• Research and writing about texts is key to preparing for college, Harvard says: “If you read with curiosity and purpose, you will be able to take notes more easily, to weigh one author’s view against another, to categorize your research under leading questions, and to form your own observations and opinions.” Write regularly in coursework and journals “to find out what you think,” it says, asking students also to reflect critically on their own writing.

Following its advice will not ensure admission, the booklet admonishes. Harvard selects students not only by their academic preparation, it says, but by many other criteria. “Most of all we look for students who make the most of their opportunities and the resources available to them, and who are likely to continue to do so throughout their lives,” the authors conclude.

A Crefeld School Transcript

This is the second page of a student’s transcript from the Crefeld School, a small Coalition member school in Philadelphia serving grades 7 through 12. The first page contains basic student data, then lists course topics (under such headings as “Social Studies Topics,” “Science Topics,” and “Electives”), year of completion, and grade.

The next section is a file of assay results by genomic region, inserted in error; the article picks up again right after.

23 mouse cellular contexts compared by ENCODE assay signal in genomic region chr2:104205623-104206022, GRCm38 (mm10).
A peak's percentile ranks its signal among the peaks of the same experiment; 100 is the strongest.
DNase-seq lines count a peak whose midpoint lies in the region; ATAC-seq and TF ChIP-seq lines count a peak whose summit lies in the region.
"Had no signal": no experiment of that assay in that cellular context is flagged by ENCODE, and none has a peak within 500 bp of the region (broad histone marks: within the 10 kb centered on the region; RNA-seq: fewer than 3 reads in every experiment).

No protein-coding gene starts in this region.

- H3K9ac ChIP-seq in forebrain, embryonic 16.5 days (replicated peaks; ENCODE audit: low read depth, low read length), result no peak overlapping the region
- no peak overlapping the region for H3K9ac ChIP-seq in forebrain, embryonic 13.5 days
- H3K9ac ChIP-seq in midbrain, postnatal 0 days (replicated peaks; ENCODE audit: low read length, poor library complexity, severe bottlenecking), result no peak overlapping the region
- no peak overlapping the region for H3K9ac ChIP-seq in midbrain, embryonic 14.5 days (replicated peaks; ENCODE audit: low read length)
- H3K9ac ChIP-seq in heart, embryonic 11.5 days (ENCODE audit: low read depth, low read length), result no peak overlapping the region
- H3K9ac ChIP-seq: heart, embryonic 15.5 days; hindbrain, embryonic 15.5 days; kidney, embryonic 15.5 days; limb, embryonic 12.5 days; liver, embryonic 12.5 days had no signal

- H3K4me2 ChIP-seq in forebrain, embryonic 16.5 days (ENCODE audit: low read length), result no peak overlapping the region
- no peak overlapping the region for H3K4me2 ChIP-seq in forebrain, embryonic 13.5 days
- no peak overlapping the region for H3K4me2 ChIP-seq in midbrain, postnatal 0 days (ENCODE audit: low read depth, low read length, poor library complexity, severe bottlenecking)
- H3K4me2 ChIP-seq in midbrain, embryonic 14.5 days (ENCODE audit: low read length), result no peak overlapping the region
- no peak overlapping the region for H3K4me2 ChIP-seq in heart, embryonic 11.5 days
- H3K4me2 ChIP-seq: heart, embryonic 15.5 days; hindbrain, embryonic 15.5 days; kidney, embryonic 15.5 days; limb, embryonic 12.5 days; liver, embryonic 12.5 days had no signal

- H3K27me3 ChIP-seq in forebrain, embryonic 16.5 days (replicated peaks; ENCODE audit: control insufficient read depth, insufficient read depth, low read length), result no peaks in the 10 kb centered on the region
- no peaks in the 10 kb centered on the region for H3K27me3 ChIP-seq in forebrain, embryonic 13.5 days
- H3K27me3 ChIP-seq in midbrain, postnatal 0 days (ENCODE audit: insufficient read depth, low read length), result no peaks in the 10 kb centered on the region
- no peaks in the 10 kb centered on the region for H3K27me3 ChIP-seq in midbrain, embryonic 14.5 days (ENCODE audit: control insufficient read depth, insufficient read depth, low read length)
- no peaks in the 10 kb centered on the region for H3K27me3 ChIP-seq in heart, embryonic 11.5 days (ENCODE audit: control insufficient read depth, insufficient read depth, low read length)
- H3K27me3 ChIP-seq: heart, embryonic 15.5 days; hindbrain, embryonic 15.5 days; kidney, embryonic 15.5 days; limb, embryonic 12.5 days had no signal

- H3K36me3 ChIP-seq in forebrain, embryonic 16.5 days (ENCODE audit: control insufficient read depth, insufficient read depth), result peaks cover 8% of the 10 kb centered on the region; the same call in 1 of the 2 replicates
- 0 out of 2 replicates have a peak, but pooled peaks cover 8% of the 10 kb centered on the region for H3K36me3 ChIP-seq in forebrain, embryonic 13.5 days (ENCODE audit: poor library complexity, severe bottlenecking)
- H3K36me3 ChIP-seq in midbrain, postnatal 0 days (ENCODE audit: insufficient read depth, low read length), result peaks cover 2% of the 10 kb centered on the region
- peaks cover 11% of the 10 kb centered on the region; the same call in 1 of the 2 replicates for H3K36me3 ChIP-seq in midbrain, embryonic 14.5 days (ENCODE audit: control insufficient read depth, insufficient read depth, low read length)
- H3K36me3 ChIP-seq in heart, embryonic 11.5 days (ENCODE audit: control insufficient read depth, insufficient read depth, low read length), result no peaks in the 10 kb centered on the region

• Analytical Reading Skills
  • Mechanics of Writing
  • Essay Writing Skills
  • Classroom Discussion Skills
  • Research Skills
  • Computation
  • Experimental Procedures
  • Analysis of Arts
  • Inquiry and Questioning
  • Critical Thinking
  • Prompt Homework Completion


  • Mathematics Concepts
  • Applying Math Concepts (Tests and Homework)
  • Science Content (Tests and Homework)
  • Application of Science Concepts


  • Social Studies Content (Tests and Homework)
  • Application of Social Studies Concepts
  • English Content (Tests and Homework)
  • Literary Analysis


  • Community Service Project
  • Instructional Activity
  • Study/Proposal Topic
  • Cultural Appreciation Topic
  • Creative Exhibition
  • Post-Graduation Plan


  • AP = Advanced Placement test taken or planned
  • NA – Not Applicable
  • INC = Incomplete
  • A = Excellent
  • B = Good
  • C = Average
  • D = Below Average
  • F = Failure

The Crefeld School Does NOT use G.P.A.’s, class ranks, percentiles, weighted courses, honors course designations, or credits accumulated. Students are graded on the basis of their own personal growth, effort, and ability and not in comparison to other students. Inquiry & Expression grades are determined by the faculty in conference.


All students are required to follow a core curriculum. The Core Curriculum includes Humanities (social studies, literature, language arts, and fine arts) and Math/Science (mathematics, chemistry, physics, and biology). In addition, all students are required to participate in physical education, community service, and two electives each semester. Only courses designated “elective” permit student choice. Humanities and Math/Science each meet 7 hours/week. Electives and Physical Ed. each meet 2.5 hours/week. All students are required to perform 2 hours of community service/week. Students graduate when they have completed a 3 semester residency, satisfied all curriculum requirements, passed all 5 senior exams with a grade of 90% and completed a portfolio of 6 exhibitions of mastery.